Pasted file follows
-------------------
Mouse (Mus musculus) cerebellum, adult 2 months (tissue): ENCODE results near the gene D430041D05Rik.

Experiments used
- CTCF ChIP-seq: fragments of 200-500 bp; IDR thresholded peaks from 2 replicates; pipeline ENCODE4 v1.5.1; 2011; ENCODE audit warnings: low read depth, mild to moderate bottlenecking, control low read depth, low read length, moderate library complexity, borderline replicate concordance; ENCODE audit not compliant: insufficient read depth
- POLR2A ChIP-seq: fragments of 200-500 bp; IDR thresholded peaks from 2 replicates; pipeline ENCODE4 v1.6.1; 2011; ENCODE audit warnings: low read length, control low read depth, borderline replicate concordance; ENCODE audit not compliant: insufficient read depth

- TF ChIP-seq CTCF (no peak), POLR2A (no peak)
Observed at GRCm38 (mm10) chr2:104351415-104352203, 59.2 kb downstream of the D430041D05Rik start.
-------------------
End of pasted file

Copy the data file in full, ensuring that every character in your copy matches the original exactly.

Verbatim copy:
Mouse (Mus musculus) cerebellum, adult 2 months (tissue): ENCODE results near the gene D430041D05Rik.

Experiments used
- CTCF ChIP-seq: fragments of 200-500 bp; IDR thresholded peaks from 2 replicates; pipeline ENCODE4 v1.5.1; 2011; ENCODE audit warnings: low read depth, mild to moderate bottlenecking, control low read depth, low read length, moderate library complexity, borderline replicate concordance; ENCODE audit not compliant: insufficient read depth
- POLR2A ChIP-seq: fragments of 200-500 bp; IDR thresholded peaks from 2 replicates; pipeline ENCODE4 v1.6.1; 2011; ENCODE audit warnings: low read length, control low read depth, borderline replicate concordance; ENCODE audit not compliant: insufficient read depth

- TF ChIP-seq CTCF (no peak), POLR2A (no peak)
Observed at GRCm38 (mm10) chr2:104351415-104352203, 59.2 kb downstream of the D430041D05Rik start.